Egypt's government has announced plans to build a new capital adjacent to Cairo, in a massive new project that in its first phase would cost $45bn and take up to seven years to complete.
Housing Minister Mostafa Madbouly announced the plan on Friday at the opening of the three-day international economic conference held in Sharm el-Sheikh and attended by hundreds of business executives and world leaders.
The opening of Egypt's economic conference has gone rather well for President Sisi. But will the meeting in Sharm el-Sheikh also prove helpful for Egypt and everyday Egyptians?
The general-cum-president has been trying to gain international legitimacy ever since his coup d'état in the summer of 2013.
On Friday he received a huge push. The attendance of two dozen heads of states, tens of officials and over 2,000 investors is de facto recognition of the Sisi regime by the international community.
Click here to read the full analysis by Marwan Bishara, Al Jazeera's senior political analyst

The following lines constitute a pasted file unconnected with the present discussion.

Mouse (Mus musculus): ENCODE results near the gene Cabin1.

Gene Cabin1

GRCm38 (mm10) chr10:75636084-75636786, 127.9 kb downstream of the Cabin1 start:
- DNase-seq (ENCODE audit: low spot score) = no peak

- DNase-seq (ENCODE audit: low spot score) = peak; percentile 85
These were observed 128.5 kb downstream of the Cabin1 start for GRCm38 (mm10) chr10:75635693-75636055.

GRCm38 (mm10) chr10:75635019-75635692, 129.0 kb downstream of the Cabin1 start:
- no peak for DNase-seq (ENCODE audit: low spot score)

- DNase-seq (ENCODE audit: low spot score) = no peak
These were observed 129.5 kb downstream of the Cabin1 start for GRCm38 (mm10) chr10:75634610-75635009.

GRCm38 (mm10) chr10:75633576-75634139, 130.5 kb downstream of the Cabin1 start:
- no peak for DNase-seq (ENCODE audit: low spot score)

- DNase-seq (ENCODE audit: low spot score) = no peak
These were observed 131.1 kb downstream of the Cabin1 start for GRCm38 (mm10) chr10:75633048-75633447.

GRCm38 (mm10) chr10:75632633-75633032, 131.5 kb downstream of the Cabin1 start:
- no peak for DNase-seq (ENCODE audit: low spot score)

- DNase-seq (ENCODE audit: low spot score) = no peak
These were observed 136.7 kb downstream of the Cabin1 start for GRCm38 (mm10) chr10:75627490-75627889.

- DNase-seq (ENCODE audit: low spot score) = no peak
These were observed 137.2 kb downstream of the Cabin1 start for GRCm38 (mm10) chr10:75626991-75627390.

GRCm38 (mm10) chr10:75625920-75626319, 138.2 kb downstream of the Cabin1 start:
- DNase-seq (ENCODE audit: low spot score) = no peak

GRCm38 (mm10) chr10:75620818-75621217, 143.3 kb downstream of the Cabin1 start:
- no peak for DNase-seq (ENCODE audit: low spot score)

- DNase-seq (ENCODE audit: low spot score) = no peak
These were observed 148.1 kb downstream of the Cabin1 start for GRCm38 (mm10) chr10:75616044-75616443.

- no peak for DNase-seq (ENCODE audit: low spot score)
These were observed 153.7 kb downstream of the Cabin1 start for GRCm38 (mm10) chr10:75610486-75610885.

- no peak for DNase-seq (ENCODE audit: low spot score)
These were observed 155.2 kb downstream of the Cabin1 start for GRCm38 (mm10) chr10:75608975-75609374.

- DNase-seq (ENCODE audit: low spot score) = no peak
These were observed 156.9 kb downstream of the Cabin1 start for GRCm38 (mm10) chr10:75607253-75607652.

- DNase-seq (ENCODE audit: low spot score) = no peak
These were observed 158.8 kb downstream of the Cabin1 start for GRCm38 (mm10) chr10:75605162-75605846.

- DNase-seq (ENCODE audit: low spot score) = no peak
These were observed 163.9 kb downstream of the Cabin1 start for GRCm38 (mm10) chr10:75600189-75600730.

The aim, he said, is to alleviate congestion and overpopulation in Cairo over the next 40 years. By that time, Cairo - currently home to about 18 million - would have doubled in size.
The first phase of the ambitious programme, Madbouly said, is an expansion of the current outskirts of the capital to the east, adding an additional 105km of development.
The area would be a new administrative centre including government offices, diplomatic missions and housing as well as universities, a technology and innovation park, and 10,000km of roads. Madbouly did not say what the new administrative centre would be named.
Overall costs for the new city were not revealed, nor were details on how it would all be funded.
The military has already begun constructing the road linking Cairo to the new planned administrative heart of the capital, Madbouly said.
Eventually the new capital would expand to 700 square kilometres in size, much of it green spaces, linking up with the Suez Canal zone, the minister said, calling the project a source of "pride and inspiration" to young Egyptians. It would house up to five million people in 25 residential districts.
The plan is the latest massive project planned by the government, headed by President Abdel-Fattah el-Sissi, who was elected in June last year. The government is also planning the expansion of the Suez Canal and the creation of an industrial zone around it.
The conference in Sharm el-Sheikh aims to attract billions of dollars into Egypt's economy, and on Friday, Saudi Arabia, Kuwait and the United Arab Emirates pledged to offer $12bn as investment aid to the country.